ACCC stays course on Open Banking

John Kavanagh Finance regulation

The Australian Competition and Consumer Commission will push ahead to support the planned Open Banking trial from July, despite the fact that the bill setting out consumer data rights has lapsed.

The government introduced the Treasury Laws Amendment (Consumer Data Right) Bill 2019 in February but it had not made any progress through Parliament by the end of last week, when Parliament sat for the last time before the election.

An ACCC spokesperson told Banking Day: “While the passage of the legislation will be important for the latter stages of pilots, we will continue to progress with the banks.”

The banking trial is scheduled to start in July, and the big banks with obligations from that point are expected to be ready.

The new consumer data right is designed to give consumers and businesses access transaction information held by various service providers. It authorises accredited third parties and “gateways” to provide access to the data.

The Government’s aim is to give consumers more control over their transaction information, leading to more choice in where they do business and more convenience in managing financial and other services.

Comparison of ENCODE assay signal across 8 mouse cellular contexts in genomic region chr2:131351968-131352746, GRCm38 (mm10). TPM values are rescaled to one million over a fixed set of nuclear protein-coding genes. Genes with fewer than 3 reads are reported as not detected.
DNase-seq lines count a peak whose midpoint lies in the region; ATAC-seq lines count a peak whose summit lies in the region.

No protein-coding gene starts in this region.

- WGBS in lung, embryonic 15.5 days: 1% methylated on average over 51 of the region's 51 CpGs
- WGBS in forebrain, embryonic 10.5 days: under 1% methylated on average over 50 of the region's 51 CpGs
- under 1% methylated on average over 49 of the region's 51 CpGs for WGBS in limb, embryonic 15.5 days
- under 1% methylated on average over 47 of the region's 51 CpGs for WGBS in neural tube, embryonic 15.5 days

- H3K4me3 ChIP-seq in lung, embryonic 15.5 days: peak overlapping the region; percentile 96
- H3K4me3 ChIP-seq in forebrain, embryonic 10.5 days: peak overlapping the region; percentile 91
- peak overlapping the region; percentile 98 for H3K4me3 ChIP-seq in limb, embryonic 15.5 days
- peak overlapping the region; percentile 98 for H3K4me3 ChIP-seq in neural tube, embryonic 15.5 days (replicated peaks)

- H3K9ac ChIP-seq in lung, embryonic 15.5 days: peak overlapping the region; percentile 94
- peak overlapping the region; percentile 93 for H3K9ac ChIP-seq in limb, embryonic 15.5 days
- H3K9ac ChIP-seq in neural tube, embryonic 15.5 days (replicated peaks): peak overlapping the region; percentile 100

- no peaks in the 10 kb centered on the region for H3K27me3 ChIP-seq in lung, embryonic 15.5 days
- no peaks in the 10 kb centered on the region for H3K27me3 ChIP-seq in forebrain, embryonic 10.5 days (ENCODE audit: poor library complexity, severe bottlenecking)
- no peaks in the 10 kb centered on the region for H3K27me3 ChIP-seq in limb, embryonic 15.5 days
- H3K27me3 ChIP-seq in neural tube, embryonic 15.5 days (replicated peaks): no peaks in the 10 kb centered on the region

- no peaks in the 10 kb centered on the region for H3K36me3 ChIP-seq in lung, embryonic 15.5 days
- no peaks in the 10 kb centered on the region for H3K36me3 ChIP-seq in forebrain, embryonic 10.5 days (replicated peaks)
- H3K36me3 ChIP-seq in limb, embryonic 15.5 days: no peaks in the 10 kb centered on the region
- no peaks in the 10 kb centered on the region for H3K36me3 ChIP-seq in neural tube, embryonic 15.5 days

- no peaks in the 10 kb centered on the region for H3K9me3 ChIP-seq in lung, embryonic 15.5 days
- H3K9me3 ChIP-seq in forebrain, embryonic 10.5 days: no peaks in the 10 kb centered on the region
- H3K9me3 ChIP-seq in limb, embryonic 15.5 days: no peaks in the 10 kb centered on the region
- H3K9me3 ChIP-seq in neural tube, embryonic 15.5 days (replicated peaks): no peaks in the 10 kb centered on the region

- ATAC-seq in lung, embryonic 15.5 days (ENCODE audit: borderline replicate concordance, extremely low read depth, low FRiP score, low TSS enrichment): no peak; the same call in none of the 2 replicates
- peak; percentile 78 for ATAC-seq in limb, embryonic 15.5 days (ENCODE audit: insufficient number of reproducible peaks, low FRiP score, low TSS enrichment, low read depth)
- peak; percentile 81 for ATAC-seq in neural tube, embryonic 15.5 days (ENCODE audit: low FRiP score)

CDR should reduce the barriers that prevent consumers from shifting between service providers. Consumers will be able to direct that their data be shared with other providers.

The Government has said it will apply CDR to banks, energy companies and telcos initially and then across the economy. CDR as it relates to banking is referred to as Open Banking.

“The type of information consumers are able to request will be established through the instrument designating the sector, as well as clarification of this through the consumer data rules made by the ACCC,” the information memorandum accompanying the bill says.

Late last month, the ACCC published draft banking rules for consultation. The rules cover data requests, consents for data collection and use, authorisation and accreditation, dispute resolution, privacy safeguards and data standards.

The Government is also hoping CDR will open up business opportunities “as new ways of using data are created.”

The system will be regulated by the Office and the Australian Information Commissioner and the Australian Competition and Consumer Commission. Part of the ACCC’s role will be to designate new sectors of the economy for inclusion in CDR.

A data standards body will be established to help develop formatting and data processing standards for the provision of data to consumers and accredited third parties.